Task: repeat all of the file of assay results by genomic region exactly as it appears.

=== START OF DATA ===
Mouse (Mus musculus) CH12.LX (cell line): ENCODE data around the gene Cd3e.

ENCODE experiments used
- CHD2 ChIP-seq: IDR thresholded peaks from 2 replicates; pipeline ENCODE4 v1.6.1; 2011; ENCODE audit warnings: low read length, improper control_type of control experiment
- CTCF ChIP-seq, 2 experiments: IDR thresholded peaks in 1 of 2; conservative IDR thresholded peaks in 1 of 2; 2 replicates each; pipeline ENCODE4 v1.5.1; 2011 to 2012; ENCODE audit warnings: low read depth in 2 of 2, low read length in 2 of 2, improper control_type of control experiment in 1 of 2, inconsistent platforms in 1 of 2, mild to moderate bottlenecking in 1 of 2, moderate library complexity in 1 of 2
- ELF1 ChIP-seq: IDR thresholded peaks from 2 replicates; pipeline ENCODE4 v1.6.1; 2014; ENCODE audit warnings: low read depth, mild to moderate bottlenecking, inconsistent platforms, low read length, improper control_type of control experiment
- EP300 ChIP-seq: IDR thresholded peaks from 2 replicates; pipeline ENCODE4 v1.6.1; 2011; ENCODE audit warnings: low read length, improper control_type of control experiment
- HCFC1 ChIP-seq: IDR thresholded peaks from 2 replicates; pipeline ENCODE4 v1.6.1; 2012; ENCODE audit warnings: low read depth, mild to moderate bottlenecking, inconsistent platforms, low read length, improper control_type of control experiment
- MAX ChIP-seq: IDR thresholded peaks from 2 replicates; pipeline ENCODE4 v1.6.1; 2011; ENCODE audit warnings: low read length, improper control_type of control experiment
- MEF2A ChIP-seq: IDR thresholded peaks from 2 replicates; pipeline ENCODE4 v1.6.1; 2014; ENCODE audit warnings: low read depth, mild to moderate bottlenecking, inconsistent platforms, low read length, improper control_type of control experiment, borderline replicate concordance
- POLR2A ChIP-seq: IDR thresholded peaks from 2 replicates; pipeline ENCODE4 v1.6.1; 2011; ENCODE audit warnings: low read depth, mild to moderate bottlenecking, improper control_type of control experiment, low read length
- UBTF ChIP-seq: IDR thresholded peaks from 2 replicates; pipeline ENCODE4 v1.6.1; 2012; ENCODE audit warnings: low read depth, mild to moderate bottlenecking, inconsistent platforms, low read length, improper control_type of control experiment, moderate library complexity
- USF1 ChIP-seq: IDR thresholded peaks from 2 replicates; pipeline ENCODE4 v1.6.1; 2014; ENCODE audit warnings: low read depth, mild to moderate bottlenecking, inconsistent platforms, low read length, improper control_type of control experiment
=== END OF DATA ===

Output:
Mouse (Mus musculus) CH12.LX (cell line): ENCODE data around the gene Cd3e.

ENCODE experiments used
- CHD2 ChIP-seq: IDR thresholded peaks from 2 replicates; pipeline ENCODE4 v1.6.1; 2011; ENCODE audit warnings: low read length, improper control_type of control experiment
- CTCF ChIP-seq, 2 experiments: IDR thresholded peaks in 1 of 2; conservative IDR thresholded peaks in 1 of 2; 2 replicates each; pipeline ENCODE4 v1.5.1; 2011 to 2012; ENCODE audit warnings: low read depth in 2 of 2, low read length in 2 of 2, improper control_type of control experiment in 1 of 2, inconsistent platforms in 1 of 2, mild to moderate bottlenecking in 1 of 2, moderate library complexity in 1 of 2
- ELF1 ChIP-seq: IDR thresholded peaks from 2 replicates; pipeline ENCODE4 v1.6.1; 2014; ENCODE audit warnings: low read depth, mild to moderate bottlenecking, inconsistent platforms, low read length, improper control_type of control experiment
- EP300 ChIP-seq: IDR thresholded peaks from 2 replicates; pipeline ENCODE4 v1.6.1; 2011; ENCODE audit warnings: low read length, improper control_type of control experiment
- HCFC1 ChIP-seq: IDR thresholded peaks from 2 replicates; pipeline ENCODE4 v1.6.1; 2012; ENCODE audit warnings: low read depth, mild to moderate bottlenecking, inconsistent platforms, low read length, improper control_type of control experiment
- MAX ChIP-seq: IDR thresholded peaks from 2 replicates; pipeline ENCODE4 v1.6.1; 2011; ENCODE audit warnings: low read length, improper control_type of control experiment
- MEF2A ChIP-seq: IDR thresholded peaks from 2 replicates; pipeline ENCODE4 v1.6.1; 2014; ENCODE audit warnings: low read depth, mild to moderate bottlenecking, inconsistent platforms, low read length, improper control_type of control experiment, borderline replicate concordance
- POLR2A ChIP-seq: IDR thresholded peaks from 2 replicates; pipeline ENCODE4 v1.6.1; 2011; ENCODE audit warnings: low read depth, mild to moderate bottlenecking, improper control_type of control experiment, low read length
- UBTF ChIP-seq: IDR thresholded peaks from 2 replicates; pipeline ENCODE4 v1.6.1; 2012; ENCODE audit warnings: low read depth, mild to moderate bottlenecking, inconsistent platforms, low read length, improper control_type of control experiment, moderate library complexity
- USF1 ChIP-seq: IDR thresholded peaks from 2 replicates; pipeline ENCODE4 v1.6.1; 2014; ENCODE audit warnings: low read depth, mild to moderate bottlenecking, inconsistent platforms, low read length, improper control_type of control experiment